Lesson 7 of 7

Several times God tested Moses to see if Moses really understood the character of God. He did understand it. But he had some failures along the way, as we all do.

Therefore, God kept testing Moses, in part to prove to Moses his own understanding of God’s character and how important it was to always exhibit God’s character, not our fallen sinful nature.


The first example comes from Exodus 32. After the people convinced Aaron to build a golden calf, and while Moses was still on the mountain, God told Moses that He wanted to destroy all the Israelites except him.

Ex 32:9-14 Then the Lord said to Moses: “I have seen this people. Look what a stiff-necked people they are! 10So now, leave me alone so that my anger can burn against them and I can destroy them, and I will make from you a great nation.” 11But Moses sought the favor of the Lord his God and said, “O Lord, why does your anger burn against your people, whom you have brought out from the land of Egypt with great power and with a mighty hand? 12Why should the Egyptians say, ‘For evil he led them out to kill them in the mountains and to destroy them from the face of the earth’? Turn from your burning anger, and relent of this evil against your people. 13Remember Abraham, Isaac, and Israel your servants, to whom you swore by yourself and told them, ‘I will multiply your descendants like the stars of heaven, and all this land that I have spoken about I will give to your descendants, and they will inherit it forever.’” 14Then the Lord relented over the evil that he had said he would do to his people. (NET Bible)

 Then, after Moses descended the mountain and saw the golden calf that had been made, this happened.

Ex 32:30-32 The next day Moses said to the people, “You have committed a very serious sin, but now I will go up to the Lord – perhaps I can make atonement on behalf of your sin.”31 So Moses returned to the Lord and said, “Alas, this people has committed a very serious sin, and they have made for themselves gods of gold.  32But now, if you will forgive their sin…, but if not, wipe me out from your book that you have written.”  (NET Bible)

When Moses said he was willing to die instead of the people dying, he was not only showing that he understood the character of God, but that he agreed with it and was willing to follow it by doing what God does. He was willing to be Jesus to these people even without knowing Jesus directly. Moses was given a test, and passed it with flying colors.

(Deuteronomy chapter 9 also describes the Golden calf incident.)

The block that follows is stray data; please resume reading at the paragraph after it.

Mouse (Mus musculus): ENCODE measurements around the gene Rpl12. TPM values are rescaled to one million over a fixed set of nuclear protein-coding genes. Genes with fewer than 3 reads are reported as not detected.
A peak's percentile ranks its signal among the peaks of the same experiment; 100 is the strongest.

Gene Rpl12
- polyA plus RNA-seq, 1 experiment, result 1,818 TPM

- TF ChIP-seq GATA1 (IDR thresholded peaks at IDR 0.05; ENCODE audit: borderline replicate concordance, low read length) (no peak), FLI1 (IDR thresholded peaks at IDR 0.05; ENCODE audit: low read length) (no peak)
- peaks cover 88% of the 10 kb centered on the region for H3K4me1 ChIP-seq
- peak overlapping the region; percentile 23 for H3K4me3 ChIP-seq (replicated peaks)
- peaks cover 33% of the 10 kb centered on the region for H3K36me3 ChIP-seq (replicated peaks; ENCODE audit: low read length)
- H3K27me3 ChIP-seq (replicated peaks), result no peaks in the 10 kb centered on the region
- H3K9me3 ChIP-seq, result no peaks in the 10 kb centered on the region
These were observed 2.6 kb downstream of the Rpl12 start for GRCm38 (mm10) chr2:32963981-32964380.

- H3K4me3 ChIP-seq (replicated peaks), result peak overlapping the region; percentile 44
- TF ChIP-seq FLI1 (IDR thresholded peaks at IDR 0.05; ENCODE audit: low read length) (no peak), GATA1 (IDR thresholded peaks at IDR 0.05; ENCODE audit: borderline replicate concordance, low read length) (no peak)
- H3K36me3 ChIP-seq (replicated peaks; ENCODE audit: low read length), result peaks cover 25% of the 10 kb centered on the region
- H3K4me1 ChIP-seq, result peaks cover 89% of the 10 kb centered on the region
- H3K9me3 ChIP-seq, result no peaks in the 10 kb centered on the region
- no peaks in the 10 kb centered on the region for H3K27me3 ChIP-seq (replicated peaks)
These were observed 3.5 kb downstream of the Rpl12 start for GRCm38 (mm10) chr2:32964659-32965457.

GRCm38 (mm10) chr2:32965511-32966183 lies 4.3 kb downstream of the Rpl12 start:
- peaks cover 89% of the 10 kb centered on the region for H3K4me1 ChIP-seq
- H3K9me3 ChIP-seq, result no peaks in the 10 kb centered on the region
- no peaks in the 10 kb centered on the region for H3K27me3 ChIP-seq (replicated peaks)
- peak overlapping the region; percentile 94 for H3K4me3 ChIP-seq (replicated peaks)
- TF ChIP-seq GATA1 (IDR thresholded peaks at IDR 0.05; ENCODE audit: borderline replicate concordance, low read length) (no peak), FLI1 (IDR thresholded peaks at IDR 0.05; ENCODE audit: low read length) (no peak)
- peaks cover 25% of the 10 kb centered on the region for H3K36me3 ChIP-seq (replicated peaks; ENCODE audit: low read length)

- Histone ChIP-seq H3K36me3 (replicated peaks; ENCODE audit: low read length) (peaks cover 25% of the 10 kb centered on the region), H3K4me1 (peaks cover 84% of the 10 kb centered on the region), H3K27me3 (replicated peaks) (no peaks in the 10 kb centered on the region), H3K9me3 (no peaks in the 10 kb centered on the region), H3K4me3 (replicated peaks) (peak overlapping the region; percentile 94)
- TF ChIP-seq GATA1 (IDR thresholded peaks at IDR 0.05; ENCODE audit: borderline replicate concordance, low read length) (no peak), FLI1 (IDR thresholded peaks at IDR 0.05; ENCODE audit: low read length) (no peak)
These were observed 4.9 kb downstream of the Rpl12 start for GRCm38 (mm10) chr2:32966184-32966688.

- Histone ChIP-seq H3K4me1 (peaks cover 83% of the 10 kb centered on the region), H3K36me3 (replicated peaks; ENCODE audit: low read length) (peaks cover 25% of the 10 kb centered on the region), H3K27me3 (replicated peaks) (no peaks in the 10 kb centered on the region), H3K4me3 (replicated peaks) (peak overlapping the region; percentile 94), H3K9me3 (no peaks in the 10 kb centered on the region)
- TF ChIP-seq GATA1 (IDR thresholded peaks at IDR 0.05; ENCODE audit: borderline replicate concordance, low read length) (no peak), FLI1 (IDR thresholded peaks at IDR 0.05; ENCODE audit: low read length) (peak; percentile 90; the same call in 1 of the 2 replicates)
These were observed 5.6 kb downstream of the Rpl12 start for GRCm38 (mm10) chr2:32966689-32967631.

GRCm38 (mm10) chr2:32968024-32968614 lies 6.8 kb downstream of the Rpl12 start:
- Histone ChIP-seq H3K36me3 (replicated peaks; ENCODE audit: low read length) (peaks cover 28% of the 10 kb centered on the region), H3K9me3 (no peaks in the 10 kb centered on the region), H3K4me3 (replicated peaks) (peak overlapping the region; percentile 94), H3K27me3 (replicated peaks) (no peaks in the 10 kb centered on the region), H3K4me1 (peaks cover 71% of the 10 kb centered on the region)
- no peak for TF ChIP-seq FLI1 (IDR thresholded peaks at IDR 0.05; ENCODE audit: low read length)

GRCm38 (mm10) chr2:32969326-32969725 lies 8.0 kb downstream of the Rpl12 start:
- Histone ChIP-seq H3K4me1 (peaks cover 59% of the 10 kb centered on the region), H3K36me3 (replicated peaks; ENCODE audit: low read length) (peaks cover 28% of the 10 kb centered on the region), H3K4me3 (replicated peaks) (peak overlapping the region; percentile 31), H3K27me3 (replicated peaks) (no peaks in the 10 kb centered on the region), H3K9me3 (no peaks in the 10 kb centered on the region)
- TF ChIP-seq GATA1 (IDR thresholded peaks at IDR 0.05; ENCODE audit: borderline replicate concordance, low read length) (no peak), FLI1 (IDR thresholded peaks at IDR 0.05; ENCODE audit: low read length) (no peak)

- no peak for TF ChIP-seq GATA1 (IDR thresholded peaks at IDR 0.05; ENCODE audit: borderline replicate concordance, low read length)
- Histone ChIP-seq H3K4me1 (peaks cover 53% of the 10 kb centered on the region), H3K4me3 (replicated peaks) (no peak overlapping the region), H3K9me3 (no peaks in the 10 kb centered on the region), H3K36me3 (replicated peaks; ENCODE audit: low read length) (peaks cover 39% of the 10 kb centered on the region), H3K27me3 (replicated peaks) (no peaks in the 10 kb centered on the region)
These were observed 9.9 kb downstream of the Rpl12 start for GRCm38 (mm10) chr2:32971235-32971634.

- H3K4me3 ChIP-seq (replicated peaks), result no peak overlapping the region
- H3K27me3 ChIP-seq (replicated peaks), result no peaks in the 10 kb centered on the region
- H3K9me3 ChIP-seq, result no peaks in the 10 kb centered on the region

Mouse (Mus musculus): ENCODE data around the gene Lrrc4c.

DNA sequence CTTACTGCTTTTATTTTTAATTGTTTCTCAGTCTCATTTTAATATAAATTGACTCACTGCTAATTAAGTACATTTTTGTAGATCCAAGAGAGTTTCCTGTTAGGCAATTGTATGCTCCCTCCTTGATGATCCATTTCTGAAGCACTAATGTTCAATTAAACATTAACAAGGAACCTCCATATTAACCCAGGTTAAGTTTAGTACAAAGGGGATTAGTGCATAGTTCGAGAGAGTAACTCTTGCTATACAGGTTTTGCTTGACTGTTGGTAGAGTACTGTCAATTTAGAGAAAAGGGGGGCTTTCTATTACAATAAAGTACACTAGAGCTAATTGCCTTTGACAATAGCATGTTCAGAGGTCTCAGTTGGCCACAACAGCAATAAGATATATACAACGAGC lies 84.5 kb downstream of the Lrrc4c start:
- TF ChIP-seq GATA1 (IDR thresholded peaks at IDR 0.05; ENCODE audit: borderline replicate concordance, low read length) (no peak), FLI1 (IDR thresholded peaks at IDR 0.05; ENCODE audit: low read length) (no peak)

The next example is after the Israelite spies returned from the Promised Land but the Israelite people refused to act in faith.

Numb 14:11-20  And the LORD said to Moses, “How long will this people despise me? And how long will they not believe in me, in spite of all the signs that I have done among them? 12I will strike them with the pestilence and disinherit them, and I will make of you a nation greater and mightier than they.” 13But Moses said to the LORD, “Then the Egyptians will hear of it, for you brought up this people in your might from among them, 14and they will tell the inhabitants of this land. They have heard that you, O LORD, are in the midst of this people. For you, O LORD, are seen face to face, and your cloud stands over them and you go before them, in a pillar of cloud by day and in a pillar of fire by night. 15Now if you kill this people as one man, then the nations who have heard your fame will say, 16‘It is because the LORD was not able to bring this people into the land that he swore to give to them that he has killed them in the wilderness.’ 17And now, please let the power of the Lord be great as you have promised, saying, 18‘The LORD is slow to anger and abounding in steadfast love, forgiving iniquity and transgression, but he will by no means clear the guilty, visiting the iniquity of the fathers on the children, to the third and the fourth generation.’ 19Please pardon the iniquity of this people, according to the greatness of your steadfast love, just as you have forgiven this people, from Egypt until now.” 20Then the LORD said, “I have pardoned, according to your word. (ESV)

Numbers chapter 16 is the story of the rebellion of Korah and his followers.

Numbers 16:20-24 The Lord spoke to Moses and Aaron: 21“Separate yourselves from among this community, that I may consume them in an instant.”  22Then they threw themselves down with their faces to the ground and said, “O God, the God of the spirits of all people, will you be angry with the whole community when only one man sins?”  23So the Lord spoke to Moses: 24“Tell the community: ‘Get away from around the homes of Korah, Dathan, and Abiram.’” (NET Bible)